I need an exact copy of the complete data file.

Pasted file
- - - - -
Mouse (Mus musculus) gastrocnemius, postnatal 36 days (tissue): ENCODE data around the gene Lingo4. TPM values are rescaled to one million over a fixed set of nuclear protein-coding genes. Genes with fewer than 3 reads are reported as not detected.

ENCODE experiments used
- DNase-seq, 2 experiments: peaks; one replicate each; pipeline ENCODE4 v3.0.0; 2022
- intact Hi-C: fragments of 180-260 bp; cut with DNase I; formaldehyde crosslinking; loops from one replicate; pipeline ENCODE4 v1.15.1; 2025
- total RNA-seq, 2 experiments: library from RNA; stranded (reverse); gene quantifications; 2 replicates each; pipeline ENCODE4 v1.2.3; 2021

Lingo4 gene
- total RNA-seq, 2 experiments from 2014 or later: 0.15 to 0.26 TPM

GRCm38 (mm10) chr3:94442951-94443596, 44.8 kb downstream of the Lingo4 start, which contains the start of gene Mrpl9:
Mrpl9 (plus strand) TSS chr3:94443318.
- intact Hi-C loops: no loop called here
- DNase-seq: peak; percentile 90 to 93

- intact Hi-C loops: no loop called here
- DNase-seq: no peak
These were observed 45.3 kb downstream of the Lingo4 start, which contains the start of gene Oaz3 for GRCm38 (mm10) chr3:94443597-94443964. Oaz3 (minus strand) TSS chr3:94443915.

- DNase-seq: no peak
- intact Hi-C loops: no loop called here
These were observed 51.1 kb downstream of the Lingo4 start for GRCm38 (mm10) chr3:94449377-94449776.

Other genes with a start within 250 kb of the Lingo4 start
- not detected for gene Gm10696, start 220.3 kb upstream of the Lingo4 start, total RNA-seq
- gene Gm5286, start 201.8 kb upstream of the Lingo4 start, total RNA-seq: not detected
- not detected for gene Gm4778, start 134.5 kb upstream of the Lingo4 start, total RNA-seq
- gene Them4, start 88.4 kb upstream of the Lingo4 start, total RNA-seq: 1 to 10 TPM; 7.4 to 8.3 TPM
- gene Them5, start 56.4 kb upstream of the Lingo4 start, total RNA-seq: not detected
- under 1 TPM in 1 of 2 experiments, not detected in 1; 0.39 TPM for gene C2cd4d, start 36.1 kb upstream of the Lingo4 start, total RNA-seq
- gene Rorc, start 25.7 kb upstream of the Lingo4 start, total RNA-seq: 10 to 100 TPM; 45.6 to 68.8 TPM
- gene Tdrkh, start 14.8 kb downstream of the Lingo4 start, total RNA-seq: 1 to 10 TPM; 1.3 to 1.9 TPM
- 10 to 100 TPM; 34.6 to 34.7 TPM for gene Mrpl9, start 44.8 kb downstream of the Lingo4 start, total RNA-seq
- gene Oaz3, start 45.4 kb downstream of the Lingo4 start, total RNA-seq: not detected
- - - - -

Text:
Mouse (Mus musculus) gastrocnemius, postnatal 36 days (tissue): ENCODE data around the gene Lingo4. TPM values are rescaled to one million over a fixed set of nuclear protein-coding genes. Genes with fewer than 3 reads are reported as not detected.

ENCODE experiments used
- DNase-seq, 2 experiments: peaks; one replicate each; pipeline ENCODE4 v3.0.0; 2022
- intact Hi-C: fragments of 180-260 bp; cut with DNase I; formaldehyde crosslinking; loops from one replicate; pipeline ENCODE4 v1.15.1; 2025
- total RNA-seq, 2 experiments: library from RNA; stranded (reverse); gene quantifications; 2 replicates each; pipeline ENCODE4 v1.2.3; 2021

Lingo4 gene
- total RNA-seq, 2 experiments from 2014 or later: 0.15 to 0.26 TPM

GRCm38 (mm10) chr3:94442951-94443596, 44.8 kb downstream of the Lingo4 start, which contains the start of gene Mrpl9:
Mrpl9 (plus strand) TSS chr3:94443318.
- intact Hi-C loops: no loop called here
- DNase-seq: peak; percentile 90 to 93

- intact Hi-C loops: no loop called here
- DNase-seq: no peak
These were observed 45.3 kb downstream of the Lingo4 start, which contains the start of gene Oaz3 for GRCm38 (mm10) chr3:94443597-94443964. Oaz3 (minus strand) TSS chr3:94443915.

- DNase-seq: no peak
- intact Hi-C loops: no loop called here
These were observed 51.1 kb downstream of the Lingo4 start for GRCm38 (mm10) chr3:94449377-94449776.

Other genes with a start within 250 kb of the Lingo4 start
- not detected for gene Gm10696, start 220.3 kb upstream of the Lingo4 start, total RNA-seq
- gene Gm5286, start 201.8 kb upstream of the Lingo4 start, total RNA-seq: not detected
- not detected for gene Gm4778, start 134.5 kb upstream of the Lingo4 start, total RNA-seq
- gene Them4, start 88.4 kb upstream of the Lingo4 start, total RNA-seq: 1 to 10 TPM; 7.4 to 8.3 TPM
- gene Them5, start 56.4 kb upstream of the Lingo4 start, total RNA-seq: not detected
- under 1 TPM in 1 of 2 experiments, not detected in 1; 0.39 TPM for gene C2cd4d, start 36.1 kb upstream of the Lingo4 start, total RNA-seq
- gene Rorc, start 25.7 kb upstream of the Lingo4 start, total RNA-seq: 10 to 100 TPM; 45.6 to 68.8 TPM
- gene Tdrkh, start 14.8 kb downstream of the Lingo4 start, total RNA-seq: 1 to 10 TPM; 1.3 to 1.9 TPM
- 10 to 100 TPM; 34.6 to 34.7 TPM for gene Mrpl9, start 44.8 kb downstream of the Lingo4 start, total RNA-seq
- gene Oaz3, start 45.4 kb downstream of the Lingo4 start, total RNA-seq: not detected